• Mascotting America: The Controversy Over Native American Representation in Sports (University of Illinois Press, 2018). With Andrew C. Billings.
  • Decolonizing Native American Rhetoric: Communicating Self-Determination (Peter Lang, 2018). With Casey Ryan Kelly.
  • American Indians and the Rhetoric of Removal & Allotment (University Press of Mississippi, 2015).
  • An Archive of Hope: Harvey Milk’s Selected Speeches and Writings (University of California Press, 2013). With Charles E. Morris III.
  • “Here is a Strange and Bitter Crop: Emmett Till and the Rhetorical Complications of Treescape Memory,” Argumentation & Advocacy (June 2018), 1-18.
  • “A Straight Subject in Mayor Milk’s Court – Intersectionality, Archival Queering, and World Making in an LGBTQ Anthology Project,” Cultural Studies<->Critical Methodologies (Summer 2018): 1-8.
  • “We celebrate our own funeral, the discovery of America: Pathos, Promise, and Constraint in Simon Pokagon’s (Potawatomie) Resistance to the 1893 World’s Fair,” Canadian Journal of Native Studies 38:1 (2018): 165-182.
  • “The WWF’s Tatanka and the Rhetorical Complications of a Native Person Playing a Native Persona,” International Journal of Media and Cultural Politics 14:2 (2018): 173-187.
  • “Southern Generationalism and the Rhetoric of the Drive-By Truckers,” Western Journal of Communication 79:3 (2015): 283-306.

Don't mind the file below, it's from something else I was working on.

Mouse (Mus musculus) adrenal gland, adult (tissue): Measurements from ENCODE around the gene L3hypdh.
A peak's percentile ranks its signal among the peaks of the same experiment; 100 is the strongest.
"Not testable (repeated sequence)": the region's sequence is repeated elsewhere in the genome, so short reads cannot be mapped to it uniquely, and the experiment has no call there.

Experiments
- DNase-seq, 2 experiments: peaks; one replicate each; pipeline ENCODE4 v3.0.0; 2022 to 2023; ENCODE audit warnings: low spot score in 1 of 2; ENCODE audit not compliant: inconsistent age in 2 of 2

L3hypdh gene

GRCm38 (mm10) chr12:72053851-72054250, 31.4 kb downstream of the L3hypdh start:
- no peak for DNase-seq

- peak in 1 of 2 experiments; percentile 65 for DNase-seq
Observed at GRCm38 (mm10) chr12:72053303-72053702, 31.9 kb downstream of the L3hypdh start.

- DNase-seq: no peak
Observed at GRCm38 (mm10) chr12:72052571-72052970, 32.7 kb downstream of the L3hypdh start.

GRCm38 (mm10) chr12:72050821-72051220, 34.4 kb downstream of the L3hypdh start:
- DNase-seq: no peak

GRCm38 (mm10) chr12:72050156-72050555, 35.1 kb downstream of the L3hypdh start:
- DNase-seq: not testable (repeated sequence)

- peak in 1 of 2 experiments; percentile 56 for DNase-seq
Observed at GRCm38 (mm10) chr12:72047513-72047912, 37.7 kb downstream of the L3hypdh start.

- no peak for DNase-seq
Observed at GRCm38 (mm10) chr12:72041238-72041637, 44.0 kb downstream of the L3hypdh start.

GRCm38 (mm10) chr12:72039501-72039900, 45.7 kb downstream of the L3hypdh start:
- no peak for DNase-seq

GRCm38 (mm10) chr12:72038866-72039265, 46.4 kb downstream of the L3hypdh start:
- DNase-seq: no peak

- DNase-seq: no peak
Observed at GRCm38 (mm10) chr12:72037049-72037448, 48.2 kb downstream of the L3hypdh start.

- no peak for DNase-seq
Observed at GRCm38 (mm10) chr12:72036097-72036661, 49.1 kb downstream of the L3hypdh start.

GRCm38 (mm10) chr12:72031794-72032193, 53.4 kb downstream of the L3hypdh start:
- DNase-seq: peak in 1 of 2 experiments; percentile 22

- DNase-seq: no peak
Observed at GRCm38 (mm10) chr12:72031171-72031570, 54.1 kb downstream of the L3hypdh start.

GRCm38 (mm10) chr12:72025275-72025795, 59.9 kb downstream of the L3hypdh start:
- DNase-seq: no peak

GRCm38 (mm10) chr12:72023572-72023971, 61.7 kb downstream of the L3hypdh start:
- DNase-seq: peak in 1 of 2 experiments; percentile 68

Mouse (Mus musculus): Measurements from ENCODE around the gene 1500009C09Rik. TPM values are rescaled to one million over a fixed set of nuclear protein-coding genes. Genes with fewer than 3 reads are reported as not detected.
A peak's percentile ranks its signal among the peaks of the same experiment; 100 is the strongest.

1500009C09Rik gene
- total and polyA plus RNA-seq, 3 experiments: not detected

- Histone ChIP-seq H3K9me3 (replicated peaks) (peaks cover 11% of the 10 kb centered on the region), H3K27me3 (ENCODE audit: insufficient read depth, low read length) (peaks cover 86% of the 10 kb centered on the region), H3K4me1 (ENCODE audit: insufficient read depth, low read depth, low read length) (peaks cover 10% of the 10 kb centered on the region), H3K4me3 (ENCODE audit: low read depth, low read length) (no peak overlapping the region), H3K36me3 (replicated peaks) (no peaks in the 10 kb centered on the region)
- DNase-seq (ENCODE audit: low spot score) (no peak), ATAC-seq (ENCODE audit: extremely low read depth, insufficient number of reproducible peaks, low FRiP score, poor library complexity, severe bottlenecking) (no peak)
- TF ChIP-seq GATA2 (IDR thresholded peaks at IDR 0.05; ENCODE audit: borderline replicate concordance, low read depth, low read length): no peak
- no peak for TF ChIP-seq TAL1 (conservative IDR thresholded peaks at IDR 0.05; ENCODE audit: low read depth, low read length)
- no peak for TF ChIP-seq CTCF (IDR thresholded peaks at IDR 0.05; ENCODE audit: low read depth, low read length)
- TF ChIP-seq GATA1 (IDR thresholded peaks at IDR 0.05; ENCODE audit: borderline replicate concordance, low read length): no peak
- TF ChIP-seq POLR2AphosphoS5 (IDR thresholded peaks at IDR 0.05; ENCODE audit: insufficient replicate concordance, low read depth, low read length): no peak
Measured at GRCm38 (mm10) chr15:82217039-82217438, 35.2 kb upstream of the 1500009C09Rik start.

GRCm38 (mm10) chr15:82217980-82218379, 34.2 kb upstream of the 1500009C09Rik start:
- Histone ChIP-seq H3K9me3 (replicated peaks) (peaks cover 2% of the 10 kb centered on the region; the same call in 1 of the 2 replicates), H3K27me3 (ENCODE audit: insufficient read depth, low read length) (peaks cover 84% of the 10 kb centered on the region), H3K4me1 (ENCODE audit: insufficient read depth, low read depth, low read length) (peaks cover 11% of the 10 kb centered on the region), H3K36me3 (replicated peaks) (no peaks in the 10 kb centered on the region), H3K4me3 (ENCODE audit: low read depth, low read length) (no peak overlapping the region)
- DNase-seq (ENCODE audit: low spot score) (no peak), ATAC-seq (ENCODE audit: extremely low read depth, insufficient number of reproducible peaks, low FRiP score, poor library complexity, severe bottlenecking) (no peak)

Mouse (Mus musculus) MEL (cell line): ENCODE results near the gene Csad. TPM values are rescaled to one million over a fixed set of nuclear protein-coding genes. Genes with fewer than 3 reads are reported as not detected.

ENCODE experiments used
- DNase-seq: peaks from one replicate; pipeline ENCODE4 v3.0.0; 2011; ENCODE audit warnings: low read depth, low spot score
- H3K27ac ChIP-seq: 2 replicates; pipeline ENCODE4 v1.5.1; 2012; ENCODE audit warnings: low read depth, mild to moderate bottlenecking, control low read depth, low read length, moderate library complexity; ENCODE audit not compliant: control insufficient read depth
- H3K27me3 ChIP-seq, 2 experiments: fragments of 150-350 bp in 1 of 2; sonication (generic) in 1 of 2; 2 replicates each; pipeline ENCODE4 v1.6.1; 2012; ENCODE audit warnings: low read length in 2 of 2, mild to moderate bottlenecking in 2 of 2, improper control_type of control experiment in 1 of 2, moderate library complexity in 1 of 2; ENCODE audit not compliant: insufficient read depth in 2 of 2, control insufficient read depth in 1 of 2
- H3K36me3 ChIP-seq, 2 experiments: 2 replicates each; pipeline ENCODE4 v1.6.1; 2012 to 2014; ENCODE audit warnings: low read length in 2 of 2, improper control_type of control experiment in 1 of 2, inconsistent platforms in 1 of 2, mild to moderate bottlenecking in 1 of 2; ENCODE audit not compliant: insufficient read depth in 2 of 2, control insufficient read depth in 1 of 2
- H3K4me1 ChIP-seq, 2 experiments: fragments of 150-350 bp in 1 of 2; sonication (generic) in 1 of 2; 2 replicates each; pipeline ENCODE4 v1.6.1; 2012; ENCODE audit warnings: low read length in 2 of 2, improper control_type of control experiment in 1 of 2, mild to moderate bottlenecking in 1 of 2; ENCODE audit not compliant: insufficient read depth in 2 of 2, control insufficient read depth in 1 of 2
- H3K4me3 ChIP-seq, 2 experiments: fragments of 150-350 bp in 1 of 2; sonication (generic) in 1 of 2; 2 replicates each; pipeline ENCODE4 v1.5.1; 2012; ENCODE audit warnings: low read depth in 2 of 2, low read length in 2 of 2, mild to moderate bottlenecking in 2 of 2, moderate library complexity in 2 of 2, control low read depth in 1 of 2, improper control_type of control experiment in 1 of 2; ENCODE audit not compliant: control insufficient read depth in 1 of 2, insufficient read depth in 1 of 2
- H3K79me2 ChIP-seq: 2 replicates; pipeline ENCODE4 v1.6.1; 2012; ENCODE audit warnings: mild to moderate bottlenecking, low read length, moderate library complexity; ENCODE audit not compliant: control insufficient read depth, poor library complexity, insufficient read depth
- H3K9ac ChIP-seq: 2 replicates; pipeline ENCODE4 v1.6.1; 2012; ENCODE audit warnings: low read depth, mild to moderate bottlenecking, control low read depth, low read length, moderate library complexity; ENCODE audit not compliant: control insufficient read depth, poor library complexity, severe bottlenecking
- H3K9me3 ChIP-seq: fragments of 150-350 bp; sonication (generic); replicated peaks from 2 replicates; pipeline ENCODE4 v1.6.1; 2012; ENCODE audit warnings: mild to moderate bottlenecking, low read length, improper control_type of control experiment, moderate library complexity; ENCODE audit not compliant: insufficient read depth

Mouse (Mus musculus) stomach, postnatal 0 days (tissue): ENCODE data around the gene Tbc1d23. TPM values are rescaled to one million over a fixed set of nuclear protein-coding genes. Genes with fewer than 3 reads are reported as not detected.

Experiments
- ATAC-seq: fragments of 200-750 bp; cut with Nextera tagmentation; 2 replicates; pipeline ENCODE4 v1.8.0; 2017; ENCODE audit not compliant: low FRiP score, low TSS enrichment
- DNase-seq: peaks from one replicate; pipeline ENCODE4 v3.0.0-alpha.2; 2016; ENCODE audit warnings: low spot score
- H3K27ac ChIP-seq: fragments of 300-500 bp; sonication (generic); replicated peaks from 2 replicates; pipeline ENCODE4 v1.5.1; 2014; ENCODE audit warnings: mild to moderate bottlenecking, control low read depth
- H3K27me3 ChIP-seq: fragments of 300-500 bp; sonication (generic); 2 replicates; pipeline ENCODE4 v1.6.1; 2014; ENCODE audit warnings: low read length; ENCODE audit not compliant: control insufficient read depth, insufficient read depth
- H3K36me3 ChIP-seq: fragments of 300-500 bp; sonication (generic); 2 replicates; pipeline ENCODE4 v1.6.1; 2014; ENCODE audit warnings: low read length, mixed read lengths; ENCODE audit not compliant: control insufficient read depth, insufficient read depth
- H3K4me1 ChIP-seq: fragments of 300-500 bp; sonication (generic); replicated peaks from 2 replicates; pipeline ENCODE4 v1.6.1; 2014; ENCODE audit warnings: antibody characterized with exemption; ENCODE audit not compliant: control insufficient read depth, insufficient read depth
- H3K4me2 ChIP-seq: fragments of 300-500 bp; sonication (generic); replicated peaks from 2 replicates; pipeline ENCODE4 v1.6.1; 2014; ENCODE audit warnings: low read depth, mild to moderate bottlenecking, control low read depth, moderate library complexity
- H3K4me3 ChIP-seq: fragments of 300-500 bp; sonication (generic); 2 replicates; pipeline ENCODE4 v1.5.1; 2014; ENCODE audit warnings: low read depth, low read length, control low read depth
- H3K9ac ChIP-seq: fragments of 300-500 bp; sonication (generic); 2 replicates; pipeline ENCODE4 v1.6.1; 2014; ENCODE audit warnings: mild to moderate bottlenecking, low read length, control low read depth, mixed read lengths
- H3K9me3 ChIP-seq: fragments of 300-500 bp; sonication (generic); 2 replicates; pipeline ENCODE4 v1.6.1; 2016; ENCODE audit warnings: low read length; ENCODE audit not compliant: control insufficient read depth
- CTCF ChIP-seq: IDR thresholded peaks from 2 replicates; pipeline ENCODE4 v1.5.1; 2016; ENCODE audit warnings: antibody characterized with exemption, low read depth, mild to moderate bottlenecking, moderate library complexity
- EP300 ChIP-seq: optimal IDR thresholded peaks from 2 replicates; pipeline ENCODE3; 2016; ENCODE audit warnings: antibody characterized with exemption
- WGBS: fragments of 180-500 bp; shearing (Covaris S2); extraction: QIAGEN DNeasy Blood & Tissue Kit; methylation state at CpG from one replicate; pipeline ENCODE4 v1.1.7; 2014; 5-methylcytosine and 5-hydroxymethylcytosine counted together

Fulbright Research Chair 2017

Dr. Dann Broyld

Daniel J. Broyld received an A.A in history from Sage Junior College of Albany (2002) and a B.A. from Hofstra University (2004). His M.A. is from SUNY Brockport (2005) and Ph.D. from Howard University (2011).  He taught at the University of Pittsburgh-Johnstown and Howard University and is currently an Assistant Professor at the Central Connecticut State University.

His teaching interests include public history, museum interpretation, material culture and African American and African Diaspora history. His current research interests include public support for the Harriet Tubman Underground Railroad National Monument and community-museum relations as well as Black identity and migration along the American-Canadian borderlands.

Broyld serves on the Board of Trustees for the Frederick Douglass Memorial and Historical Association of Washington, D.C. and has worked with the National Park Service to interpret Harriet Tubman for the new National Monument.

Dr. Broyld will be teaching CANA 3V91 The Abolitionist Movement in Canada and America at Brock University this Fall.

Selected Publications

  • Borderland Blacks: Rochester, New York and St. Catharines, Canada West, 1800-1861, (University of Toronto Press,Forthcoming).
  • “Fannin’ Flies and Tellin’ Lies: Black Runaways and American Tales of Life in British Canada Before the Civil War,” American Review of Canadian Studies, (Forthcoming).
  • “Rochester, New York: A Transnational Community for Blacks Prior to the Civil War,” Rochester History 72, No.2. (Fall 2010): 1-23.
  • “The ‘Dark Sheep’ of the Atlantic World: Following the Transnational Trail of Blacks to Canada,” in Benjamin Talton and Quincy T. Mills, ed.s, Black Subjects: Race and Research in Africa and the Atlantic World (New York, NY: Palgrave MacMillan, 2011), 95-108.

Dr. Broyld will be accessing archival records from the Brock University Library to assist with his research on The Abolitionist Movement.